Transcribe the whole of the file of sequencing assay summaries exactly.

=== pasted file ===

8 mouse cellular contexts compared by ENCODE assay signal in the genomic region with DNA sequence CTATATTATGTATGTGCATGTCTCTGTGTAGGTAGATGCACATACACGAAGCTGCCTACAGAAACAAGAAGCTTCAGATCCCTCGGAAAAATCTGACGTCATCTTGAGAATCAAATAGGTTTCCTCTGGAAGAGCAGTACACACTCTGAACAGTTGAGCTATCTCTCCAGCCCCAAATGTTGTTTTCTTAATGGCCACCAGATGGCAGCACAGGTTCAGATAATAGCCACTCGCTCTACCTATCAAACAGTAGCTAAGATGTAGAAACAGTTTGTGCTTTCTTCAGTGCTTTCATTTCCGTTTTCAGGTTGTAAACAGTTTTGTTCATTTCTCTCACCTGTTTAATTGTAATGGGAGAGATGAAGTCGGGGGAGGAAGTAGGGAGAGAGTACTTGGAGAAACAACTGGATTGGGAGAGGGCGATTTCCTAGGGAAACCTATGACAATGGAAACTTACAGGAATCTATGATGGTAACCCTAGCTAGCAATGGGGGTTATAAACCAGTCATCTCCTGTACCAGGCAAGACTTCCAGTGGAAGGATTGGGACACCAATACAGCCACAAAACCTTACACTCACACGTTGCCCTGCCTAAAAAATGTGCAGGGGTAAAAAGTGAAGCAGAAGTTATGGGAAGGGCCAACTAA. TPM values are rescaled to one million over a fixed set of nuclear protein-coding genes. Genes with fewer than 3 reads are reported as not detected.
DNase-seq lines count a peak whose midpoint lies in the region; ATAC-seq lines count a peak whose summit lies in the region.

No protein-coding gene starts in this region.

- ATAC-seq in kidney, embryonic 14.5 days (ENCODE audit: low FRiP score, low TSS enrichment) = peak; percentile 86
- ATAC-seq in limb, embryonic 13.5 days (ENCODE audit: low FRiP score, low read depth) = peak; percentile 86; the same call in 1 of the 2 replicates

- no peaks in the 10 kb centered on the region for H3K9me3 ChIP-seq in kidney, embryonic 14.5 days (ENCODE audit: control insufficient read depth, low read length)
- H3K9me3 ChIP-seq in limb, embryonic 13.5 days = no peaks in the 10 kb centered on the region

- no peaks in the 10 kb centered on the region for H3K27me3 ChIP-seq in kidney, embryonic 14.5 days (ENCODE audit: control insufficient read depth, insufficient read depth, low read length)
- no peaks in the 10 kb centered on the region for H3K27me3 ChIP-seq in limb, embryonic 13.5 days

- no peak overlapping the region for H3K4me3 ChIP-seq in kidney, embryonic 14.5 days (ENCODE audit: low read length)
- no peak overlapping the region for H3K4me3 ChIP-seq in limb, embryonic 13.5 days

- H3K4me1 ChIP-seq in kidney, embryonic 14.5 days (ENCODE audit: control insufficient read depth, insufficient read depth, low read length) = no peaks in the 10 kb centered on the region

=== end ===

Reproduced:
8 mouse cellular contexts compared by ENCODE assay signal in the genomic region with DNA sequence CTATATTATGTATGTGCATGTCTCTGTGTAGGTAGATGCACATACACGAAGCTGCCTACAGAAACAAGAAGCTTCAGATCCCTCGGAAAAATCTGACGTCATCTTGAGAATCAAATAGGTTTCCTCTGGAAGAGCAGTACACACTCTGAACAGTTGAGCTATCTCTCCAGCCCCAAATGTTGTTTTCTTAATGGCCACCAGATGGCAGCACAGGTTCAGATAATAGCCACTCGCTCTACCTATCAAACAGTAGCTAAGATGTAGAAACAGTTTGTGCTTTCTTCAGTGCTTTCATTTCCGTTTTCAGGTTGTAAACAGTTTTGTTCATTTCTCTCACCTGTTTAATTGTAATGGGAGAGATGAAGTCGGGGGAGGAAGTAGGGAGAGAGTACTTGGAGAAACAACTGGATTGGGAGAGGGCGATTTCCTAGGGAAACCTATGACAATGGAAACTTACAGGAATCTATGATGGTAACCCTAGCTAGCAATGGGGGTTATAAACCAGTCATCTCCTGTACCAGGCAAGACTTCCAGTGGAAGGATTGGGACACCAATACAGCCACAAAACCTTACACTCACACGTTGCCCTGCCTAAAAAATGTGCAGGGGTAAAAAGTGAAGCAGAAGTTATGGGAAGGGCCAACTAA. TPM values are rescaled to one million over a fixed set of nuclear protein-coding genes. Genes with fewer than 3 reads are reported as not detected.
DNase-seq lines count a peak whose midpoint lies in the region; ATAC-seq lines count a peak whose summit lies in the region.

No protein-coding gene starts in this region.

- ATAC-seq in kidney, embryonic 14.5 days (ENCODE audit: low FRiP score, low TSS enrichment) = peak; percentile 86
- ATAC-seq in limb, embryonic 13.5 days (ENCODE audit: low FRiP score, low read depth) = peak; percentile 86; the same call in 1 of the 2 replicates

- no peaks in the 10 kb centered on the region for H3K9me3 ChIP-seq in kidney, embryonic 14.5 days (ENCODE audit: control insufficient read depth, low read length)
- H3K9me3 ChIP-seq in limb, embryonic 13.5 days = no peaks in the 10 kb centered on the region

- no peaks in the 10 kb centered on the region for H3K27me3 ChIP-seq in kidney, embryonic 14.5 days (ENCODE audit: control insufficient read depth, insufficient read depth, low read length)
- no peaks in the 10 kb centered on the region for H3K27me3 ChIP-seq in limb, embryonic 13.5 days

- no peak overlapping the region for H3K4me3 ChIP-seq in kidney, embryonic 14.5 days (ENCODE audit: low read length)
- no peak overlapping the region for H3K4me3 ChIP-seq in limb, embryonic 13.5 days

- H3K4me1 ChIP-seq in kidney, embryonic 14.5 days (ENCODE audit: control insufficient read depth, insufficient read depth, low read length) = no peaks in the 10 kb centered on the region